We are excited to bring you our Spring 2018 edition of NanoScientific with a tremendous display of how Nanotechnology is quickly advancing science into new realms. Dr. Ennio Capria, Deputy Head of Business Development, IRT NanoElectronics states in his welcome message for the 21st International Conference on Advanced Nanoscience and Nanotechnology to be held in London in June, “Nanoscience is everywhere. Although incredible advances occurred in the last 3 decades, a lot remains to unveil.”
In this issue we unveil one of the most exciting developments in semiconductors, the age of neuromorphic chips that mimic neuro-biological architectures present in the human nervous system. With the ability to learn on-the-fly and process the extreme amounts of data needed to create the ‘implanted memory’ for human-like machine brains, these chips revolutionize what we know as computer technology. Major companies like IBM have defined cognitive computing as their main business for the future and Intel Labs has developed a neuromorphic research chip, code-named “Loihi,” that mimics the functioning of neurons and synapses in the brain. Neuromorphic technology can be used in a wide range of consumer and business products, from driverless cars to domestic robots. In this issue, Dr. Alain Diebold from SUNY Polytechnic gives us an overview of the latest semiconductor revolution and how SUNY is conducting cutting edge research on the material design architecture.
We also present an article on NASA’s project OSIRIS-REx — the first-ever sampling mission by NASA to the distant asteroid Bennu. This mission will give us a glimpse into the formation of our solar system and important discoveries about asteroids, one of the hottest topics in space. NASA is also moving forward with a plan to develop a refrigerator-sized spacecraft capable of deflecting asteroids and preventing them from colliding with Earth and companies like Aten Engineering aim to be first with ideas that could shape the future of asteroid mining.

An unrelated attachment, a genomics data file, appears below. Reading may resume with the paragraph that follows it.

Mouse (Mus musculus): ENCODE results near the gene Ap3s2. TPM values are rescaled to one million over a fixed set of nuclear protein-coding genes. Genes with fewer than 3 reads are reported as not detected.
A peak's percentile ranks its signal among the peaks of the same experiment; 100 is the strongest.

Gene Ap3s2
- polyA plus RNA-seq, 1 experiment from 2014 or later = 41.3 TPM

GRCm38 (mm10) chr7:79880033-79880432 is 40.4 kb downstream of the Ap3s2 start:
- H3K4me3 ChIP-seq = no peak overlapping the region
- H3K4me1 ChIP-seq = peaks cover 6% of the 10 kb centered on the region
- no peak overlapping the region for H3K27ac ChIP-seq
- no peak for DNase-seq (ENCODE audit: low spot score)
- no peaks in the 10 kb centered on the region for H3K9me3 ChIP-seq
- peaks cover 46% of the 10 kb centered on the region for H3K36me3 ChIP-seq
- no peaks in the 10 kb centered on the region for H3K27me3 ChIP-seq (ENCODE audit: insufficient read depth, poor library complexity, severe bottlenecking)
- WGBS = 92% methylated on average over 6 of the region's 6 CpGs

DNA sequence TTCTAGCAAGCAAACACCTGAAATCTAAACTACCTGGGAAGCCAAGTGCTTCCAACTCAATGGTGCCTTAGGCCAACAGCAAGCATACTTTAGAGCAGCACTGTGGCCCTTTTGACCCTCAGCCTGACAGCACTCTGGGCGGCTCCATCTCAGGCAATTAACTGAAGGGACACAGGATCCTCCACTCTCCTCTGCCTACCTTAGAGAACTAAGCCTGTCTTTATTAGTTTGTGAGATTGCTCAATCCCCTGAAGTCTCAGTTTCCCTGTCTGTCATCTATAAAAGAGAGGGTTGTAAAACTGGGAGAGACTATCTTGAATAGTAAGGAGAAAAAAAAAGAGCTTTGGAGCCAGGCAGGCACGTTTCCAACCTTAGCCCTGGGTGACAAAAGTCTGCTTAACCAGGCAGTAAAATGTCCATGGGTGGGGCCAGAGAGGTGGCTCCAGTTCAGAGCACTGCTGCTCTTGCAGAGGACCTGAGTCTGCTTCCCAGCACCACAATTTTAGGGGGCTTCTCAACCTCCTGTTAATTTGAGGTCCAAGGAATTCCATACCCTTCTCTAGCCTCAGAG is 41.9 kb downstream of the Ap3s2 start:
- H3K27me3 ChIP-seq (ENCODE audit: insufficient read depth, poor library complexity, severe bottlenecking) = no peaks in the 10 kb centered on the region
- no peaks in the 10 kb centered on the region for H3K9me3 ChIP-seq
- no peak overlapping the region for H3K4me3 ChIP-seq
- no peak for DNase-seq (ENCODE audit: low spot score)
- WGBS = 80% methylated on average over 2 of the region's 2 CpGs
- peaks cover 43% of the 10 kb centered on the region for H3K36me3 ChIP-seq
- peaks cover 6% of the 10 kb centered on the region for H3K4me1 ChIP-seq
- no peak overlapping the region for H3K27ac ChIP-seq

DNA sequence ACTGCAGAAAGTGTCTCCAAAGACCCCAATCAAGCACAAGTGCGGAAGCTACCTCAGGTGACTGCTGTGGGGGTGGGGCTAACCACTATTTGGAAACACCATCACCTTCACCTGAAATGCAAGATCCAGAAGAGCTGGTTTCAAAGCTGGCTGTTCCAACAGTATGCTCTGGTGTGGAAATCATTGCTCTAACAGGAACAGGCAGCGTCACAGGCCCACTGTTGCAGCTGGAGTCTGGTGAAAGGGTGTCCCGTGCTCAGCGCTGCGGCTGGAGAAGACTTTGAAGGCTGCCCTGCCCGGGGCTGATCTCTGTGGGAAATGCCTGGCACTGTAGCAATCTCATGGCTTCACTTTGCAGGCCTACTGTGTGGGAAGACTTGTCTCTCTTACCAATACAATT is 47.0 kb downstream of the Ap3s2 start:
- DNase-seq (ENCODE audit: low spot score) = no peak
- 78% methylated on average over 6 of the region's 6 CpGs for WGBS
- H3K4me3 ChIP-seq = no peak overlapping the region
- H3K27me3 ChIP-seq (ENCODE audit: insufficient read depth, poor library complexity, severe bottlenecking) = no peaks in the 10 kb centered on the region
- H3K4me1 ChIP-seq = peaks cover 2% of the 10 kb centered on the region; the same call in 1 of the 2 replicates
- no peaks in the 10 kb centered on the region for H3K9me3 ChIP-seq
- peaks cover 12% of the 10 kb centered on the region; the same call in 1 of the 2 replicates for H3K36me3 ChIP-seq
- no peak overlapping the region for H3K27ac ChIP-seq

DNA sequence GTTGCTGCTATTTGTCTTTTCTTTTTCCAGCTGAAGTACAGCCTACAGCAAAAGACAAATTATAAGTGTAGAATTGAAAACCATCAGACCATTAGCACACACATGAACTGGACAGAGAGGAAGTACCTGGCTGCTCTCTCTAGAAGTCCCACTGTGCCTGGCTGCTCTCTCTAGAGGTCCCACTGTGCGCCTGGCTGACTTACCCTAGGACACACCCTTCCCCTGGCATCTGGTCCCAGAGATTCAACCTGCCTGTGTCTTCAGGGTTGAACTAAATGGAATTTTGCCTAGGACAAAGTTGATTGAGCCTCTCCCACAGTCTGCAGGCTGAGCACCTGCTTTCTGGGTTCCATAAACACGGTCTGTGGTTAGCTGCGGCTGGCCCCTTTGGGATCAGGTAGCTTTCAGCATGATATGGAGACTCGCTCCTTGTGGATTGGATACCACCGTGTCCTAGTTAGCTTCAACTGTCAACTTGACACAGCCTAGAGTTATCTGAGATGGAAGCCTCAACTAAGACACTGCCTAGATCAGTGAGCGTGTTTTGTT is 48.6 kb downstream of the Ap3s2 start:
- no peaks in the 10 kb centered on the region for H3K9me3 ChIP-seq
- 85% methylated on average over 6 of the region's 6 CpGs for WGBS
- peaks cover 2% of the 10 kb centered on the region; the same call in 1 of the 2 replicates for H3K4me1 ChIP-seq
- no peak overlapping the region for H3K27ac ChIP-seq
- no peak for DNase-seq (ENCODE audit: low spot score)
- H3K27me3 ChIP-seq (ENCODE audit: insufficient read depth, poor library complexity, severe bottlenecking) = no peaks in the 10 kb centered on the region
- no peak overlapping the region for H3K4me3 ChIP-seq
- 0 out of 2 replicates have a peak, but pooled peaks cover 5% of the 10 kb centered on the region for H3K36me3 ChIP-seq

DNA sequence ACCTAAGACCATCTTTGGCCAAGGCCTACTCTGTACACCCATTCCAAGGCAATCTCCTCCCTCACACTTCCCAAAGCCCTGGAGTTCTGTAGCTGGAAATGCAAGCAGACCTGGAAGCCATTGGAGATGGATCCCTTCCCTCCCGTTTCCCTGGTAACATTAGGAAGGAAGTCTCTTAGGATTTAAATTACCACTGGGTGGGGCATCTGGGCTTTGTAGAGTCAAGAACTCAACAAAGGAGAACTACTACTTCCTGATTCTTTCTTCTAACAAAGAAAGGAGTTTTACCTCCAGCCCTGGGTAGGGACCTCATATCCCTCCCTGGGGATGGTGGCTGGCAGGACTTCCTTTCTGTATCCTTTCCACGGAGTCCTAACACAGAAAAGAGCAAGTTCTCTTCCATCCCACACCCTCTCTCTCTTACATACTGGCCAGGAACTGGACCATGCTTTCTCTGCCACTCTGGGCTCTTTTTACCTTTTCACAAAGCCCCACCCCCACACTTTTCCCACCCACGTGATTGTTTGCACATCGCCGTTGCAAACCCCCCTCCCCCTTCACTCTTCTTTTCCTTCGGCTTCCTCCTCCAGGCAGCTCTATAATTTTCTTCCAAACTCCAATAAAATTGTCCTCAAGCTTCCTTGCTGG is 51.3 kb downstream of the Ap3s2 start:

This issue also talks about another revolution poised to explode in the near term, 3D printing, already transforming industries and becoming 50 percent cheaper and up to 400 percent faster, it could reach $49 billion as soon as 2025 and already well underway. For example, 3D printed food is already a reality on Earth and in space. Beehex, an American startup, has received a grant from NASA to develop a food 3D printer to allow astronauts to produce their own food during long-term space missions in order to go to Mars.
As always, we feature technical application notes in this issue that highlight new techniques in Nanometrology, the nanoscale imaging that enables scientists to visualize at the atomic scale. In this issue, we showcase Electrical Conductivity Measurement of Carbon Nanotubes and PinPoint Piezolectric Force Microscopy.
To continue collaboration on the new nanotech innovations world-wide, NanoScientific is hosting NanoScientific Symposiums which will feature leading academic and industry presentations and an opportunity to present your research and network with industry leaders. The first NanoScientific Symposium on SPM is Sept 19-20 at SUNY Polytechnic Institute and the second will be hosted by Technical University Freiberg October 10-12. We encourage you to submit an abstract to present at the NanoScientific Symposiums and share your amazing Nanoscience discoveries!
We would enjoy hearing from you, our readers. Send your research or story ideas to Debbie at Debbie@nanoscientific.org and let us know if you are interested in sponsoring or attending our NanoScientific Symposiums.